Abang Lingkod backer asks a most timely question
posted 25-Mar-2019  ·  
787 views  ·   0 comments  ·  

The campaign for the May 13, 2019 national elections has reached the island.

Last Sunday, March 17, 2019, the Abang Lingkod partylist’s main supporter, Rep. Albee Benitez, and the group’s first nominee, Talisay City Mayor Dr. Eric Saratan, brought along entertainers in the persons of actor Joross Gamboa, actress Barbie Imperial, comedian Brod Pete, and magician Jeffrey Tam, to cajole a star-thirsty audience at the Virac town plaza to reserve their partylist vote for No. 163.

Certainly, the group has a powerful local backer: the party of Congressman Cesar Sarmiento and his brother Atty. Jorge Sarmiento.

This represents a viable challenge to the other contenders for the largest share of the partylist vote: Talino at Galing ng Pinoy (TGP) of former Vice Gov. Jose “Bong” Teves Jr. and his Tau Gamma Phi brothers; Barangay Natin (BaNat) partylist whose first nominee is Provincial Board Member Joseph Al-Randie Wong; Ako Bicol (AKB) partylist whose nominees are key officers of the Sunwest group of companies; and, Inang Mahal partylist based in Pangasinan whose first nominee is former Cong. Gina de Venecia who has roots in Pandan town.

Like their rivals, the Abang Lingkod trumpeted its advocacies for farmers and fisherfolks, particularly touting its establishment of help desks at public hospitals in the Negros provinces to help indigent patients source funding assistance from other government agencies.

Benitez, a third-termer like Sarmiento, noted that health issues in Catanduanes are similar to that in his home province but to make things easier for the poor families, his group convinced other congressmen and the governors in the region to pool together funding for a health insurance scheme which takes care of the shortfall in assistance given by the government.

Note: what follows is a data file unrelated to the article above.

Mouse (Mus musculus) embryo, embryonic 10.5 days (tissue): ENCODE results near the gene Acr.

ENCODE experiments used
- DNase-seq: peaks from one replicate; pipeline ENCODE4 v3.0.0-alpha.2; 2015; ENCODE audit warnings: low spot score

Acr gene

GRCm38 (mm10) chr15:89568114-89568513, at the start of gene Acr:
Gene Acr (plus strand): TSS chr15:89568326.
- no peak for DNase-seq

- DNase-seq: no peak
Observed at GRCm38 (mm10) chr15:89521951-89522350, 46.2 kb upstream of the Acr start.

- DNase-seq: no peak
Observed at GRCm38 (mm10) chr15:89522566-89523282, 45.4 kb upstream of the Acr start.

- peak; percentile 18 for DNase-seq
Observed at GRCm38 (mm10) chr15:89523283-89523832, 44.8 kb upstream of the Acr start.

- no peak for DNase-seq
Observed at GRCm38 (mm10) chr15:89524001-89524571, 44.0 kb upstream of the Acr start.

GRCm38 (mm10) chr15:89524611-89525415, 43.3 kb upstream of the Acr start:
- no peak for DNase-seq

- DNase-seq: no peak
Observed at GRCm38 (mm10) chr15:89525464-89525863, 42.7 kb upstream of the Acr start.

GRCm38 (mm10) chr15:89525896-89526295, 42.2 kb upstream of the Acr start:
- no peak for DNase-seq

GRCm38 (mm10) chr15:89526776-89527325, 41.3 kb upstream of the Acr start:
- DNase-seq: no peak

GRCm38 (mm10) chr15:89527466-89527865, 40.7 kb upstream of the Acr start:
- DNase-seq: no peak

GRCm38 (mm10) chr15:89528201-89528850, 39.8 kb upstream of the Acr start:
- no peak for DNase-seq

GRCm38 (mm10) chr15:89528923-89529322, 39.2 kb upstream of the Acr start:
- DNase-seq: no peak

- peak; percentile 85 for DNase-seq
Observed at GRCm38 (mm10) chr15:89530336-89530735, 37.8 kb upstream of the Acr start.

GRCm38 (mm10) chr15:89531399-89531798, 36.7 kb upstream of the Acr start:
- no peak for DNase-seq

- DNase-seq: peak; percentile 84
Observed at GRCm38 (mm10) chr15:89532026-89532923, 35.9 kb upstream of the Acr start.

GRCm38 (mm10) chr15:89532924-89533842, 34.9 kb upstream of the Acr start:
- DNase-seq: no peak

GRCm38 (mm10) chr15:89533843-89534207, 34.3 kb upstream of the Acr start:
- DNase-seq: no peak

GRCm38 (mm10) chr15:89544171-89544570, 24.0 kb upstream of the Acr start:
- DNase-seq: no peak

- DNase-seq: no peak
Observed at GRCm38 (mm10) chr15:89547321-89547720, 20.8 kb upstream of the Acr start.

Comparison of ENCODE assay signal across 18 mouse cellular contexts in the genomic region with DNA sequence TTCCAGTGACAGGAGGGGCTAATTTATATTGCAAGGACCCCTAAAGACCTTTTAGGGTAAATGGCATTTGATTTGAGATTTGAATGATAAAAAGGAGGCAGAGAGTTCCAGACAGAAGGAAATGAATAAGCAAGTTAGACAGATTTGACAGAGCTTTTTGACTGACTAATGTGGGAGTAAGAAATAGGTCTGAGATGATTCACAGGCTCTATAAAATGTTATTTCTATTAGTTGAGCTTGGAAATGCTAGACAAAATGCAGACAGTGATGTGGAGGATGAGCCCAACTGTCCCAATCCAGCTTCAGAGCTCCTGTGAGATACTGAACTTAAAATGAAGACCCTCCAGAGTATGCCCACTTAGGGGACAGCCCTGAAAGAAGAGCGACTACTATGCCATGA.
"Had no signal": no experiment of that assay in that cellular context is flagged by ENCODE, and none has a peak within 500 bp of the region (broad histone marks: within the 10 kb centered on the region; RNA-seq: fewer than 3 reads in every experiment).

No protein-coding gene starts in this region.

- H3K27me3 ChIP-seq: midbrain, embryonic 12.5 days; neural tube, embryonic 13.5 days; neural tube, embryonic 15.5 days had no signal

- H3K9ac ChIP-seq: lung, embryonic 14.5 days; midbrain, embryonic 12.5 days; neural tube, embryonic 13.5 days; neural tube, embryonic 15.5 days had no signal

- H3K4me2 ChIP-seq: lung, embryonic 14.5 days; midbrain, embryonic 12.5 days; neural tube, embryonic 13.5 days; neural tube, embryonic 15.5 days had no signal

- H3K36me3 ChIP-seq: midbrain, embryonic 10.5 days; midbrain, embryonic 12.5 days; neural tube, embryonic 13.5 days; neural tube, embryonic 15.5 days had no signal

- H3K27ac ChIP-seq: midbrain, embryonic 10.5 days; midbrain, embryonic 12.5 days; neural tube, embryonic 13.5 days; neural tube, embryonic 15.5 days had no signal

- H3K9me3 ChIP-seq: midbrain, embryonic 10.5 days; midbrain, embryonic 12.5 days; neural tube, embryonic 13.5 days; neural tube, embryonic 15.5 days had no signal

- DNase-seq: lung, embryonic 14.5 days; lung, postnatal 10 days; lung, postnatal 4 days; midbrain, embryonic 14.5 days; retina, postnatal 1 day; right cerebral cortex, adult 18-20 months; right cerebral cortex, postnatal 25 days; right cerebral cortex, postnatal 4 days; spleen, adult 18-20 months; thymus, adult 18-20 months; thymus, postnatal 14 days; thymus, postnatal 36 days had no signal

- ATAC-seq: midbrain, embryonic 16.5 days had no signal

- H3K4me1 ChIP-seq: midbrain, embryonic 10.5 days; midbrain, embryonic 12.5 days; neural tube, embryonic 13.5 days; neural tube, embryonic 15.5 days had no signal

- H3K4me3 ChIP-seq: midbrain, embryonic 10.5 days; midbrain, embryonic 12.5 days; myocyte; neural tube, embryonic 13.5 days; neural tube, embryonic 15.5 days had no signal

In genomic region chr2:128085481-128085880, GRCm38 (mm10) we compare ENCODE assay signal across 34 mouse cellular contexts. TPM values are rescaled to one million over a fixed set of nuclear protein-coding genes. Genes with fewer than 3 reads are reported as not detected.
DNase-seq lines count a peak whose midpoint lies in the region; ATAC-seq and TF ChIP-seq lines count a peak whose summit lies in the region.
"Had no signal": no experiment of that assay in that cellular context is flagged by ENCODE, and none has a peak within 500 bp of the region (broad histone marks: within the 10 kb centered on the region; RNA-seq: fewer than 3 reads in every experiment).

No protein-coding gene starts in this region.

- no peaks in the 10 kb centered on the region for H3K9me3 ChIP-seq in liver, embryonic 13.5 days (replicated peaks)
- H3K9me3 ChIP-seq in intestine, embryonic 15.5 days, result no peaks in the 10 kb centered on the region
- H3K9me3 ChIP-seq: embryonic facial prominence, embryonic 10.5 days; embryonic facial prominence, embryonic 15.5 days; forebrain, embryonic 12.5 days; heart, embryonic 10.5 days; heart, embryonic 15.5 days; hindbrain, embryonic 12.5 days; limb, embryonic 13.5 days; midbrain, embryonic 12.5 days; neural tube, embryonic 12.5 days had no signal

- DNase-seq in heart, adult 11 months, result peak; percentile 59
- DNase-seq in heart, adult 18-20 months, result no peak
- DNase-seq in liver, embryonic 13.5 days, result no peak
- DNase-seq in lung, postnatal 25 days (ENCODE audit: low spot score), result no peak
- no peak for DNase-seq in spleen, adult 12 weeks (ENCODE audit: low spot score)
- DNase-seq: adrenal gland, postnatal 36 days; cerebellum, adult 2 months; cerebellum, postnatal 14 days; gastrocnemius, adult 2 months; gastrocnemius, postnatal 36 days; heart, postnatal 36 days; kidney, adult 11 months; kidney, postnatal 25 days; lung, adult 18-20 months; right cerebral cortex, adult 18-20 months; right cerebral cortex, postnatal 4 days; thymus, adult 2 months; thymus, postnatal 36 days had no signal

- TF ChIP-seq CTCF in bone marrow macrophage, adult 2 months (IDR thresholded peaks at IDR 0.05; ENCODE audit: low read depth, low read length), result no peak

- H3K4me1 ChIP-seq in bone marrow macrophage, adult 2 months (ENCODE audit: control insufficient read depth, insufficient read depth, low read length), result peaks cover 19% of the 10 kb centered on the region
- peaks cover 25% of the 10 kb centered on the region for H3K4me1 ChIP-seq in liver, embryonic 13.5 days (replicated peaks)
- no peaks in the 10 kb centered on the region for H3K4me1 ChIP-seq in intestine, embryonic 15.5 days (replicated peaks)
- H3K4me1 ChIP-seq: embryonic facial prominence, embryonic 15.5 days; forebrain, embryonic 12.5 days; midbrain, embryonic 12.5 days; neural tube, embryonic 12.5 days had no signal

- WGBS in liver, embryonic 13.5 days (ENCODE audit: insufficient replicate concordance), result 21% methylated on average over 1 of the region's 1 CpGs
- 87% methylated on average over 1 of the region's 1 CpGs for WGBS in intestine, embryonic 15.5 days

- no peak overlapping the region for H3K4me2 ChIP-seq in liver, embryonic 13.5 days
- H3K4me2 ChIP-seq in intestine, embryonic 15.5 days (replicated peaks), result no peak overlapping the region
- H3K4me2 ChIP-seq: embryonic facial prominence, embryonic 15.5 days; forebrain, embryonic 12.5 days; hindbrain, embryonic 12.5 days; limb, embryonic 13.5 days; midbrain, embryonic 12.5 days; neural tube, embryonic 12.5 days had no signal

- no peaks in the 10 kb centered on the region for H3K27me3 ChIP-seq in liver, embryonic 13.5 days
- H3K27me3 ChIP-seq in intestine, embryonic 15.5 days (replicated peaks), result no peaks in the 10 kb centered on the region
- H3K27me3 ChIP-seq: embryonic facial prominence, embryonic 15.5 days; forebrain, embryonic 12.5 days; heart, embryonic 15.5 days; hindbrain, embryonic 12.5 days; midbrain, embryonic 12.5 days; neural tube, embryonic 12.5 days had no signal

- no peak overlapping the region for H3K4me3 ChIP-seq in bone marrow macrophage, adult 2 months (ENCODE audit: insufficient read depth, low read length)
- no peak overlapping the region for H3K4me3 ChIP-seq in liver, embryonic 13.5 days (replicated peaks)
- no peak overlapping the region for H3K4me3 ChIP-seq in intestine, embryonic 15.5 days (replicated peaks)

The partylist group’s goals are indeed noble and well-meaning, like the rest of those trying to convince the electorate that the partylist system is working and is in no need of reform or abolition. As one political observer noted, the groups’ intention to help their chosen sectors cannot be questioned until their nominees actually begin taking their seats in Congress and start acting like traditional politicians.

But there is hope somehow, if the public is to read deeply into a query posed by Cong. Benitez during last Sunday’s interaction with the local media in picturesque Batag beach resort.

Here’s the intriguing question of the country’s third richest congressman, Alfredo Abelardo Benitez of the 3rd District of Negros Occidental:

“Why do indigents have to secure letters of guaranty from congressman when the assistance for the indigent patient could be received directly by the hospital?”

The good congressman’s insight should make the electorate shout for joy and do cartwheels in grateful appreciation.

Finally, a member of the House of Representatives hits the bull’s-eye as far as identifying the causes of government dysfunction is concerned.

Indeed, why does the legislature allocate funding for health assistance to the Department of Social Welfare and Development (DSWD) and the local social welfare offices through the Assistance for Individuals in Crisis Situations (AICS) and other programs when it can directly allocate the money directly to public hospitals?

Why does the national government allow the Philippine Amusement and Gaming Corporation (PAGCOR) and the Philippine Charity Sweepstakes Office (PCSO) to set aside money for health assistance when the two corporations can just turn over the funds to the budget department for distribution to public hospitals?

Why do the Filipino people, particularly the poor, allow themselves to become beggars as they go around government agencies and the gambling corporations to line up for cash aid?

How long can we endure this kind of governance that continues to tax the people despite a budget now in the trillion range and hundreds of billions lost to corruption?

Ask yourself these three questions and try not to go mad from despair.


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